Nutritional yeast is great backpacker food

It definitely qualifies as a vegan/veggie/healthnut food. But I really love nutritional yeast, and many people have never heard of it. As a quick introduction, nutritional yeast is yeast, it’s yellow and flaky, and tastes vaguely cheesy. It also happens to be very high in nutrients (both natural and fortified)!

At home, the classic way to eat nutritional yeast is sprinkled liberally on popcorn. It’s also possible to use it in vegan cheese sauce or vegan mac and cheese. I enjoy it sprinkled on pasta, or just on toast with earth balance.

Two tablespoons of Red Star brand nutritional yeast contains eight grams of protein and four grams of fiber. It is also high in B vitamins, including B12, B6, B2, and B1. (Source and source)

It is incredibly lightweight and a little goes a long way. When I hike I carry a half-size sandwich bag full, and put a spoonful on every dinner as a way to increase flavor and boost vitamins.

Nutritional yeast is difficult to find in anywhere but natural food stores. It also is greatly more economical to purchase from a bulk section than in containers (In bulk, it should cost $7 to $9 a pound. If it’s more than that, look elsewhere). Due to it’s rarity, as a backpacking food it is best in maildrops or when packing from home. I never counted on finding it along the Appalachian Trail, but I did put some in every maildrop.

Have any of you taken nutritional yeast on your hikes? Or come up with creative recipes for it?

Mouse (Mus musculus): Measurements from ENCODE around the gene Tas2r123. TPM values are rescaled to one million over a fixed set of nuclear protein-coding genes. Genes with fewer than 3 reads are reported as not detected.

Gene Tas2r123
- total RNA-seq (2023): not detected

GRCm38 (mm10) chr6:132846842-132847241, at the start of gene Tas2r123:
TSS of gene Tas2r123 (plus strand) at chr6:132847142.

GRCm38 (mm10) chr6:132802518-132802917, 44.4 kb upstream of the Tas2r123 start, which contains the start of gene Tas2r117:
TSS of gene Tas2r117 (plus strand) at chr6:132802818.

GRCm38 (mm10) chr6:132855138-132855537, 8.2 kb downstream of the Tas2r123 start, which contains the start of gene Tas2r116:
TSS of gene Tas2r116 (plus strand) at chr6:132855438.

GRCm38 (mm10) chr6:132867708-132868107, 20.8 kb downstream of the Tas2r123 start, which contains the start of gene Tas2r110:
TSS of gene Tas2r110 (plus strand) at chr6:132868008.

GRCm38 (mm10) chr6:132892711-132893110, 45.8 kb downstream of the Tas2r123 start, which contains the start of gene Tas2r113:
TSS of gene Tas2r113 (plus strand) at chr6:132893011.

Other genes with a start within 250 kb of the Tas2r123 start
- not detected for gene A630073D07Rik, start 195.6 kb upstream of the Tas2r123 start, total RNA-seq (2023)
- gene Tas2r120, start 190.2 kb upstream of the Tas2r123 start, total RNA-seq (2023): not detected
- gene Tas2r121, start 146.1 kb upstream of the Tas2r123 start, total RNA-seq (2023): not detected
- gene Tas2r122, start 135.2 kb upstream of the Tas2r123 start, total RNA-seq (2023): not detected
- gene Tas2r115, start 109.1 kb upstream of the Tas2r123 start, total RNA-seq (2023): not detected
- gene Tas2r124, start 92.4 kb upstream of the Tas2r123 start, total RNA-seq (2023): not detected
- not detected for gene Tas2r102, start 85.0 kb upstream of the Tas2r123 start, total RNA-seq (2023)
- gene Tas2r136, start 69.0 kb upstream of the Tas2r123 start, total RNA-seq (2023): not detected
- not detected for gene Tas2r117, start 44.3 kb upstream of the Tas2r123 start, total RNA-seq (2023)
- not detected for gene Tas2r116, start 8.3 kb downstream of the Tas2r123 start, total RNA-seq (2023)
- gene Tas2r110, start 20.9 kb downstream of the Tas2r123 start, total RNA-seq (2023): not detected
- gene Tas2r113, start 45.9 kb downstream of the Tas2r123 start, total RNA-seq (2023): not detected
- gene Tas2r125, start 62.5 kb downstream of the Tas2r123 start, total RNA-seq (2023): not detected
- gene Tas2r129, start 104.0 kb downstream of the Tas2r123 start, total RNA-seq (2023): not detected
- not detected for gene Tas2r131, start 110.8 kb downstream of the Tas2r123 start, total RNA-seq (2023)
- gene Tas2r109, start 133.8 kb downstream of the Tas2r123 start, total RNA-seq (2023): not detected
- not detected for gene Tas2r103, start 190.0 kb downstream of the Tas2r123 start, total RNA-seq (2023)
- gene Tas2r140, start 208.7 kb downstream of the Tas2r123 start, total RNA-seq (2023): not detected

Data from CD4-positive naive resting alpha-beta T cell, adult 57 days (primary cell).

As an aside, here is an obligatory note making excuses for not posting more! Here it is: I recently started grad school, and I’m super busy. But this project is really important to me so I’ll be continuing to write! As always, if you have experience as a vegan hiker and are interested in writing a guest post, please contact me!



6 thoughts on “Nutritional yeast is great backpacker food

  1. Nutritional yeast is a staple in my home kitchen and in my backpacking kitchen. I use it pretty much as you said: a sprinkle to add flavour and nutrition, or as a base for cheese-like sauces. As an aside, my cats are insanely in love with it. As soon as I open the cabinet where the yeast lives they come charging into the kitchen, begging for a treat.

  2. After Lee became allergic to dairy, we started using a lot of it. It’s a pretty strong flavor, and certain of my family like a lot of it while other of us would prefer a dusting. The kid still doesn’t like mac-n-yeast, but Lee’s got a recipe even I’ll eat.

  3. Thru-hiked the long trail 2007. Took a bunch of nooch, made a great batch or two of “cheezy” grits. And it definitely rocks on pasta.

  4. I have never tried it before, but I am going to buys some! I recently decided to try vegetarian (not vegan yet…) and have been trying to figure out what in the world I am going to eat when I go backpacking now that chicken ramen noodles are out. ; )

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